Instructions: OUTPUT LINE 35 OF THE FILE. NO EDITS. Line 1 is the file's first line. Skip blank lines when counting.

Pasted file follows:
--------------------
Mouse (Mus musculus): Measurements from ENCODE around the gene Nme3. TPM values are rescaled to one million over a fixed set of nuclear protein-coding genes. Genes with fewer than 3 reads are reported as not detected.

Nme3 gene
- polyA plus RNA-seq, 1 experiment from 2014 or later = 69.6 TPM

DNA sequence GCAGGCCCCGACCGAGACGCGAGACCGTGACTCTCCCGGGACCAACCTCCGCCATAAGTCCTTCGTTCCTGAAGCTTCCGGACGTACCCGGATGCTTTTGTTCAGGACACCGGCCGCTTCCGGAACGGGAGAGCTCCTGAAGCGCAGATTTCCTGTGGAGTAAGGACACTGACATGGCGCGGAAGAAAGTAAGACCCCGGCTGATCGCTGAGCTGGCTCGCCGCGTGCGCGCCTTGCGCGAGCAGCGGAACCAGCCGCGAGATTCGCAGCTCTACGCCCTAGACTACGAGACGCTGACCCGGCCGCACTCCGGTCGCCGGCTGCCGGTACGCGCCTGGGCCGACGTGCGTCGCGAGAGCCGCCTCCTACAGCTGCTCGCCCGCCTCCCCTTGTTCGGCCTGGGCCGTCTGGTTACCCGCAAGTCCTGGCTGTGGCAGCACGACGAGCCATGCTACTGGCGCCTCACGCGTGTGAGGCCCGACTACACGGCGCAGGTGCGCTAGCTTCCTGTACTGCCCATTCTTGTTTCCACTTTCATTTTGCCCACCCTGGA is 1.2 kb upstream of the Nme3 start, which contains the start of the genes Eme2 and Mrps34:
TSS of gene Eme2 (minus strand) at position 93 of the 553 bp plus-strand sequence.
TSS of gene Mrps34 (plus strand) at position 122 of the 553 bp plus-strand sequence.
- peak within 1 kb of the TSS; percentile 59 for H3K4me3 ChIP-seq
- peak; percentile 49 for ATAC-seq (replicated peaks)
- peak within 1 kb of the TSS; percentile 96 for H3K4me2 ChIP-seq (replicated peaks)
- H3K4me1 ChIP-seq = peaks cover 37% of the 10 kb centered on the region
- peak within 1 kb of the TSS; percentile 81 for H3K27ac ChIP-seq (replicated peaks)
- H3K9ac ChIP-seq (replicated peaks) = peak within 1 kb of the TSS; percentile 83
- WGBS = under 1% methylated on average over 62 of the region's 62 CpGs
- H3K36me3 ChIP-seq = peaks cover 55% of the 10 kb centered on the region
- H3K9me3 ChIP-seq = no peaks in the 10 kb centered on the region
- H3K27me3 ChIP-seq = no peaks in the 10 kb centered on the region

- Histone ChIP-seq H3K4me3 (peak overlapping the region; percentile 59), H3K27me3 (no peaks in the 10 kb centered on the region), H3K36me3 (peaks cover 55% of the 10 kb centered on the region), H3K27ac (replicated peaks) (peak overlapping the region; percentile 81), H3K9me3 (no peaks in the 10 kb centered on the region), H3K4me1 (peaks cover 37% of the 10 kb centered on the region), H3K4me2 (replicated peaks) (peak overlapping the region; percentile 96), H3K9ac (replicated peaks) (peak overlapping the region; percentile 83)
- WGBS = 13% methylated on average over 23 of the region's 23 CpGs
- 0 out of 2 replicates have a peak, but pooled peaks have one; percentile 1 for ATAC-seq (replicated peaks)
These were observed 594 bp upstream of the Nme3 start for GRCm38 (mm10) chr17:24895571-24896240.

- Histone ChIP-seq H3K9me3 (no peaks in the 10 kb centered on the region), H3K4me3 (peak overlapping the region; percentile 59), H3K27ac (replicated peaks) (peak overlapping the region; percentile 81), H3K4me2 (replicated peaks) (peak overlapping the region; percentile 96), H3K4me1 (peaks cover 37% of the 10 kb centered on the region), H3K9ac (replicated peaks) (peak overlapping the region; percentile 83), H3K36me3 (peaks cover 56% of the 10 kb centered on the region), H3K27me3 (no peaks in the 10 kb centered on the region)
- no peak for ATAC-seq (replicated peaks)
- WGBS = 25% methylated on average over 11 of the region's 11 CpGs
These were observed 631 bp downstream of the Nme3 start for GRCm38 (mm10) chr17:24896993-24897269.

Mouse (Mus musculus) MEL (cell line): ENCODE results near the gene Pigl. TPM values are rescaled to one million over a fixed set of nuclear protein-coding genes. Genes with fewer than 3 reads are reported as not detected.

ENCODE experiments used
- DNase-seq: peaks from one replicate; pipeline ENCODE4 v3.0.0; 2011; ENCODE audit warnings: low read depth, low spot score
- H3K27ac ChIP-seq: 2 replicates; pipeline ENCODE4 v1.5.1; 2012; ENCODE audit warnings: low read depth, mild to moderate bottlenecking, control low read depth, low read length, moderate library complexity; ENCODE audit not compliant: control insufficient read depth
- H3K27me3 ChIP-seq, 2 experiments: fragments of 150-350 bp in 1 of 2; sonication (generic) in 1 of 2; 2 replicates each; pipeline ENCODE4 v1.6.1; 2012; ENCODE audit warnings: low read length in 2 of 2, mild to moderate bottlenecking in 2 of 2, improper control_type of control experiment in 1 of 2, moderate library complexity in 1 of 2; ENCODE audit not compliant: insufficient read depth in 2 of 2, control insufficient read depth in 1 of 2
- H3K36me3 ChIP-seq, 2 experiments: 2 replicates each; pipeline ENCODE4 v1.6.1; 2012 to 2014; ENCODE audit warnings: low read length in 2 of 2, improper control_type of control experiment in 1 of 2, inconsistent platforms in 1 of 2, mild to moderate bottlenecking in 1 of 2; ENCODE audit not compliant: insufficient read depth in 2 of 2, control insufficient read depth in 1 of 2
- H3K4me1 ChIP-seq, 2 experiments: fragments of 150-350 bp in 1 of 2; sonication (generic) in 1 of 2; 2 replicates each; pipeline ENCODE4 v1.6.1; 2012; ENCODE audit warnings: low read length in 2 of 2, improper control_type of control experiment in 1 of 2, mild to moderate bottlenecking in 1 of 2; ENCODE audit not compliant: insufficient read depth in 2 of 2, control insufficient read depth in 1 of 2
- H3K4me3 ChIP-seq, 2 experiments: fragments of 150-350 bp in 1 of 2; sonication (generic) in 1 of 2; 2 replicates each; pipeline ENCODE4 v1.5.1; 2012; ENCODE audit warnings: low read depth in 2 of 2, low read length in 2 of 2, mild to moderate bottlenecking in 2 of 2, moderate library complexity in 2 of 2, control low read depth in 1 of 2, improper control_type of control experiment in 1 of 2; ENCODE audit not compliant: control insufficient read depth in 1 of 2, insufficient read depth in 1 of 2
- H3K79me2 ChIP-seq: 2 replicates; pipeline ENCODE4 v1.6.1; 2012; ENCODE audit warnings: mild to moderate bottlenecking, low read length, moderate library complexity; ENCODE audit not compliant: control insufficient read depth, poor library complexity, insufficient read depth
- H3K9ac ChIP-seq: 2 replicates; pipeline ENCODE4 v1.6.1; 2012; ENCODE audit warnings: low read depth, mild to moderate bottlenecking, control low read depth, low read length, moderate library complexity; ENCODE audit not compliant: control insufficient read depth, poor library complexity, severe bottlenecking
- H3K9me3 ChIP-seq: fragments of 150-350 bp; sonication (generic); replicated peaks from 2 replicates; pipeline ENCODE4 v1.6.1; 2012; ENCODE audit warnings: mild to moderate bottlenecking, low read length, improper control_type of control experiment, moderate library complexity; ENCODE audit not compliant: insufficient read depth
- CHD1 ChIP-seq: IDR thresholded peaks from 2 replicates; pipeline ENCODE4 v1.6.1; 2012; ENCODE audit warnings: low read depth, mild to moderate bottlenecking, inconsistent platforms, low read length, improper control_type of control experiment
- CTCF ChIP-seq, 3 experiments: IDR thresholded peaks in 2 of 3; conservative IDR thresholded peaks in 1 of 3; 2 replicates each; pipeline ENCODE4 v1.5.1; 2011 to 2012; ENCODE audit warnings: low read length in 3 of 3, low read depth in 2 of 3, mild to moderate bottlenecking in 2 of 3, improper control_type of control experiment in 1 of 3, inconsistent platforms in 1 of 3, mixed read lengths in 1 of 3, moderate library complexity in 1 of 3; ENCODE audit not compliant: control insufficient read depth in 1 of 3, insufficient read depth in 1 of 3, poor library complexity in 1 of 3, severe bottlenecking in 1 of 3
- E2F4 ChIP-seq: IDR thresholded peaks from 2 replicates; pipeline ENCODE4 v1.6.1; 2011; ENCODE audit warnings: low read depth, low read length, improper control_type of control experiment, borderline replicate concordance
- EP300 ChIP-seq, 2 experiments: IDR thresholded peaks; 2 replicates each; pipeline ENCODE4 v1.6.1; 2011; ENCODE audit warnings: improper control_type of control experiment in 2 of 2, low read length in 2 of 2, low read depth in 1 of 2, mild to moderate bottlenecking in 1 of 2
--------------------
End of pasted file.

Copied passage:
- H3K9me3 ChIP-seq: fragments of 150-350 bp; sonication (generic); replicated peaks from 2 replicates; pipeline ENCODE4 v1.6.1; 2012; ENCODE audit warnings: mild to moderate bottlenecking, low read length, improper control_type of control experiment, moderate library complexity; ENCODE audit not compliant: insufficient read depth